Boz Scaggs Graces the Music Circus

By R. Scott Reedy, correspondent ( Wed Jun 04, 2008

Cohasset -
These days, when people say they enjoy the work of Boz Scaggs they may be referring not only to his music, but also to his wine. The Grammy Award-winning singer/songwriter and northern California resident — who opens the season at the South Shore Music Circus in Cohasset next Friday and plays the Cape Cod Melody Tent on July 5 —recently added vintner to his resume.

“I got involved in the wine business a few years back when my wife and I moved up to a small place in Napa. It was almost a requirement that we plant a few grape vines. One thing led to another, our yields steadily increased, and we found ourselves needing to sell some of it,” explained Scaggs by telephone recently. “We live in a foodie culture in San Francisco so it seemed to make sense that we go in this new direction. Before long, what had been a hobby became a business for us.

We learned pretty quickly, however, that the wine business is not child’s play. There are lots of regulations that have to be followed. This year, we’re releasing our first wine — a 2006 Rose — from the Scaggs Vineyard. Initially, it will be sold in restaurants in San Francisco and then we will see where it goes from there.”

Where Scaggs himself goes next is on his annual summer concert tour with a show that features some of the biggest hits in the singer’s more than four decade-long career, including “Lido Shuffle,” “Look What You’ve Done to Me,” “Heart of Mine,” “Lowdown,” and “We’re All Alone.”

Born in Ohio, as William Royce Scaggs, but raised in Texas, Scaggs’ earliest musical influences included rhythm and blues, soul music, early rock and roll and raw Delta and Chicago blues — the music he recalls hearing on the radio in Texas, but from places as far away as Nashville. In high school, he provided lead vocals for a band led by classmate Steve Miller. By 1965, he found himself in London and then spent the next couple of years traveling around Europe, playing everything from small clubs to sidewalk cafes before making his first record and establishing a home base in Stockholm.

In 1967, Scaggs headed to San Francisco (via India and Nepal), where he reunited with his friend and classmate, joining the Steve Miller Blues Band to take part in the now legendary Bay Area scene that was revolutionizing American rock and roll.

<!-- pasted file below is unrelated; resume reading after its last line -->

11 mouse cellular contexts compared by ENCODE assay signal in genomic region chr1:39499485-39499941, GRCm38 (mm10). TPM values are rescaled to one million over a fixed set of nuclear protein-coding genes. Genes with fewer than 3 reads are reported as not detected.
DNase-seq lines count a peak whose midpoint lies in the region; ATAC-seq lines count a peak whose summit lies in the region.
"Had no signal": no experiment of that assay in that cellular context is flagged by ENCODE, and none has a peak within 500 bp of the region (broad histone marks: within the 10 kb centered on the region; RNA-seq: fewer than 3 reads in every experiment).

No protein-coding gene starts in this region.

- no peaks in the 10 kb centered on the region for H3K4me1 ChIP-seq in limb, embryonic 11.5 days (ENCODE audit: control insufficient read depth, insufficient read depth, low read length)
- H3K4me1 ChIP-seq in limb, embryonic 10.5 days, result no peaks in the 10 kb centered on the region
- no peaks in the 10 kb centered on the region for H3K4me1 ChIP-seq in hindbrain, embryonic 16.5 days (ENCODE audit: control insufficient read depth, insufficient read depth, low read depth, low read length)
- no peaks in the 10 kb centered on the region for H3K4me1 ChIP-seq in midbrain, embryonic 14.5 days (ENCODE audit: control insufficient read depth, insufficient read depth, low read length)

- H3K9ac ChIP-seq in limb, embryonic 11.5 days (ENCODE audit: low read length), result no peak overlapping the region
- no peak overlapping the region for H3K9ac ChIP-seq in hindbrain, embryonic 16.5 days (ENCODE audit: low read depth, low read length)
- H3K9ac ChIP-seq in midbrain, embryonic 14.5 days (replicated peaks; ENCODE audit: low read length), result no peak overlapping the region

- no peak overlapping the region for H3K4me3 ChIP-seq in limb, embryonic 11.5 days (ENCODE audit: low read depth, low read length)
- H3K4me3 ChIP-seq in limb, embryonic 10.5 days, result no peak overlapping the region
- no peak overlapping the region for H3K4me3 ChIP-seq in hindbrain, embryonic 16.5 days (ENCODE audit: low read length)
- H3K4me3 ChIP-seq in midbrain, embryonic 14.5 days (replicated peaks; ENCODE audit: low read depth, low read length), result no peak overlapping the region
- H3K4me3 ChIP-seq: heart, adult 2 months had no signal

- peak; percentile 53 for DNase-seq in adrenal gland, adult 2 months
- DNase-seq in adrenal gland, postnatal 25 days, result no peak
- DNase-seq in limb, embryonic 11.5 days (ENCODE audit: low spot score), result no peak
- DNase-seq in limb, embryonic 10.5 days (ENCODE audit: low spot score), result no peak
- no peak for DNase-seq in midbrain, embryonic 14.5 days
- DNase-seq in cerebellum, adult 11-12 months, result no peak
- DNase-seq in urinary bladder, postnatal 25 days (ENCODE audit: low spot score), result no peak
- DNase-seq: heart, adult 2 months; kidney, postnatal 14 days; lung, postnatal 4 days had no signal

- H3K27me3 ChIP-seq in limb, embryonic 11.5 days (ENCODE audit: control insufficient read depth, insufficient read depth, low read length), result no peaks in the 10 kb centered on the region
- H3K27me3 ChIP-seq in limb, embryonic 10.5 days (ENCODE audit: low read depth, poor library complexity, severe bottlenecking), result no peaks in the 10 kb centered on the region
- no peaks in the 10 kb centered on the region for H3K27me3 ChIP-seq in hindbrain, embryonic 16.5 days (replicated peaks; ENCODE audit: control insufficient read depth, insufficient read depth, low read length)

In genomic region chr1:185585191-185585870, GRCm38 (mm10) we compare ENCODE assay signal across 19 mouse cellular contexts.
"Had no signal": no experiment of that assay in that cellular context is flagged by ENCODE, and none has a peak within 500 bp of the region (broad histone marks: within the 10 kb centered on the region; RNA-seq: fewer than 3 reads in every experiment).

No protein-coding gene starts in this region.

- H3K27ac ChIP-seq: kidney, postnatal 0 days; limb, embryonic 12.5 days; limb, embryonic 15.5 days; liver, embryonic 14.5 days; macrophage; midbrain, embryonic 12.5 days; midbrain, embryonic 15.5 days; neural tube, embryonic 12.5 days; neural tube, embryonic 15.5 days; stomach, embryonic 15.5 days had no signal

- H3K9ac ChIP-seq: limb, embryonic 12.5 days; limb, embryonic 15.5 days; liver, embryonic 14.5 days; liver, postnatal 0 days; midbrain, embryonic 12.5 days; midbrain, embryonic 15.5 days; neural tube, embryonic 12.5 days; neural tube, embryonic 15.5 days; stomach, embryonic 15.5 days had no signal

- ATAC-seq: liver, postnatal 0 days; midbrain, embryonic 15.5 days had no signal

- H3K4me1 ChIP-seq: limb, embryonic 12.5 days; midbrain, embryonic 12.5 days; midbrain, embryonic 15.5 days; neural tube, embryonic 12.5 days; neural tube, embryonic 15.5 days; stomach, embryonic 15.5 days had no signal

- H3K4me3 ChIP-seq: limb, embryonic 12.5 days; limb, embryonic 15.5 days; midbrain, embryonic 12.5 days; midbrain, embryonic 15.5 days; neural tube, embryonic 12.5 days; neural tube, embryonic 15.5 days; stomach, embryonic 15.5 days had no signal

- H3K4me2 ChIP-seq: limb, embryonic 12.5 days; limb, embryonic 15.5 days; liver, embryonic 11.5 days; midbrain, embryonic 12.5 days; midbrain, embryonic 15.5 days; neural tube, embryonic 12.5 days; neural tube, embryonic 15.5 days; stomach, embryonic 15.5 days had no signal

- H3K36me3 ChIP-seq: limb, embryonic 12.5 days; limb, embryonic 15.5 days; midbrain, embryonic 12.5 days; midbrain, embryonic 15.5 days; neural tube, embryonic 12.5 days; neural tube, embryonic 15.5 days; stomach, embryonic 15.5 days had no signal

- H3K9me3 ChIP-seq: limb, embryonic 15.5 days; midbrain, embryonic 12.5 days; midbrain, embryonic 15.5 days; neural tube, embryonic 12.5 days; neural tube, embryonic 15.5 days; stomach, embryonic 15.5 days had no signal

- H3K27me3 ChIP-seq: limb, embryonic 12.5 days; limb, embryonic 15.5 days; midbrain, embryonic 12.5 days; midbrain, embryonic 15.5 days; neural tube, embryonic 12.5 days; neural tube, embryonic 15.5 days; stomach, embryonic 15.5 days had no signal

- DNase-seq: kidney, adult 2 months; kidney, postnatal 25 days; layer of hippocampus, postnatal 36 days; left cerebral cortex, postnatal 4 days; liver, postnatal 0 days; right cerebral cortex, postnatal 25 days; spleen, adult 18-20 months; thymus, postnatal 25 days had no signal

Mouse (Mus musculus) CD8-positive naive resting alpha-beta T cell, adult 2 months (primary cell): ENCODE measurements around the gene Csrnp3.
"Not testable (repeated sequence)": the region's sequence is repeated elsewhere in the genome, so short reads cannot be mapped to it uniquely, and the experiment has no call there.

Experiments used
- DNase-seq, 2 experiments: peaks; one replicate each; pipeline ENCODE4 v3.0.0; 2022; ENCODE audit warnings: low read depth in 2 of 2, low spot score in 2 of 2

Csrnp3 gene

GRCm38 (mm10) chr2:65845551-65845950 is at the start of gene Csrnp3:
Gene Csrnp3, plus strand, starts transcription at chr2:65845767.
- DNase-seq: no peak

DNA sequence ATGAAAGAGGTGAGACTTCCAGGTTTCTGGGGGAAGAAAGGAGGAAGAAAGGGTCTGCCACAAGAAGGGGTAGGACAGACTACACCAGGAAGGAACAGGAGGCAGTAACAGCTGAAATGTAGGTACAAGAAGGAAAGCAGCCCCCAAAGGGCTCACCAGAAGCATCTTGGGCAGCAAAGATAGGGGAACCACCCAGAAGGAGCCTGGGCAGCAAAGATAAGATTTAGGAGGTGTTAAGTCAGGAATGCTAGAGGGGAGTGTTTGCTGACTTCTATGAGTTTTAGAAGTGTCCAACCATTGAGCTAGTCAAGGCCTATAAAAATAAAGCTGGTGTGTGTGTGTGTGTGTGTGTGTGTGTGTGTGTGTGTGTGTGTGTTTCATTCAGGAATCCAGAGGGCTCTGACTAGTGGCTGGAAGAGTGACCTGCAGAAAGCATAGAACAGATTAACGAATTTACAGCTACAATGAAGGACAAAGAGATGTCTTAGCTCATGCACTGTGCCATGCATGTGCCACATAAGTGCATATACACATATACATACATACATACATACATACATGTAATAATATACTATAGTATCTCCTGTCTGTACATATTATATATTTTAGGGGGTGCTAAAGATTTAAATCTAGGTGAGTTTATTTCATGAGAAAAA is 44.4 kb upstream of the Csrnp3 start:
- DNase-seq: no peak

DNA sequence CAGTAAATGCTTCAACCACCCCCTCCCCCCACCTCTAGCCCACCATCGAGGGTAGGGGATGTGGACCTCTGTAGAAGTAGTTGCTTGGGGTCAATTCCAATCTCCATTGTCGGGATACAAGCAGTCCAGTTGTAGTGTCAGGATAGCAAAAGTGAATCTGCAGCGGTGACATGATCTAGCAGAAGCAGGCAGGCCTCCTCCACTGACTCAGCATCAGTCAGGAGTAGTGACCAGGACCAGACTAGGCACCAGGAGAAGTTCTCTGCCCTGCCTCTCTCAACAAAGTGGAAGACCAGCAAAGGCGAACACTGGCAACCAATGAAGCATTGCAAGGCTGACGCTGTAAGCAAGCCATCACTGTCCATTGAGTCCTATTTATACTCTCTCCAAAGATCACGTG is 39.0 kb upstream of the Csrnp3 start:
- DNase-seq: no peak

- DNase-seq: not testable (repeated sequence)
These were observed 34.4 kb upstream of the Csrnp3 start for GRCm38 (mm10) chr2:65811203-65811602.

After two albums with Miller, Scaggs made his U.S. solo debut for Atlantic Records with the self-titled “Boz Scaggs.” The release led Columbia Records to sign Scaggs, where he released a series of top-selling albums including “Moments,” “Boz Scaggs & Band,” and “My Time.”

It was in 1976, however, that Scaggs really broke big with the release of “Silk Degrees,” which he recorded with drummer Jeff Porcaro, keyboardist and arranger David Paich, bassist David Ungate, and guitarists Louie Shelton and Fred Tackett. The album was his commercial and artistic breakthrough into the mainstream. After its release, “Silk Degrees” remained on the Billboard album charts for 115 weeks, posting three chart-topping singles and becoming one of the signature albums of the 1970s. When the single “Love Look What You've Done To Me” was included on the soundtrack of the 1980 feature film “Urban Cowboy,” Scaggs’ soaring popularity only went higher.

Scaggs made a few more albums including the 1980s top-selling “Middle Man” before taking a hiatus from the road and the pressures of stardom.

Scaggs spent a good part of the 1980s in retirement, owning and operating the San Francisco nightclub Slim’s, and limiting his performances primarily to the club’s annual black-tie New Year's Eve concerts. He resurfaced in 1988 with the album “Other Roads,” and three years later resumed regular touring. In recent years, Scaggs has released “Greatest Hits Live,” a two-disc live collection that spans his entire career. He also made “But Beautiful,” in which he tackled the Great American Songbook accompanied by a jazz quartet. Later this year, Scaggs will release a second volume of standards, entitled “Speak Low,” on his own Gray Cat record label. Scaggs acknowledges that recording new versions of standards associated with people like Frank Sinatra, Bing Crosby and Nat King Cole has been an interesting process even for an accomplished performer.

“It opened up a whole new set of challenges for me,” he says. “It’s sacred ground, as far as I’m concerned, and the more I got into it, the more I realized how little I know.”

What Scaggs - who will turn 64 on Sunday - does know is that, wine-making aside, performing will always have a unique place in his life.

“I’m a professional musician. It pays the bills and it satisfies the itch I’ve had to perform since I was 10 years old. There are very few people that I’d rather be around than musicians. When you work live, it’s never the same experience twice. If it becomes boring, then you've done something wrong. Now, if I were doing this 10 or even 12 months a year, then I might feel very differently, but I love going on the road in the summer.”

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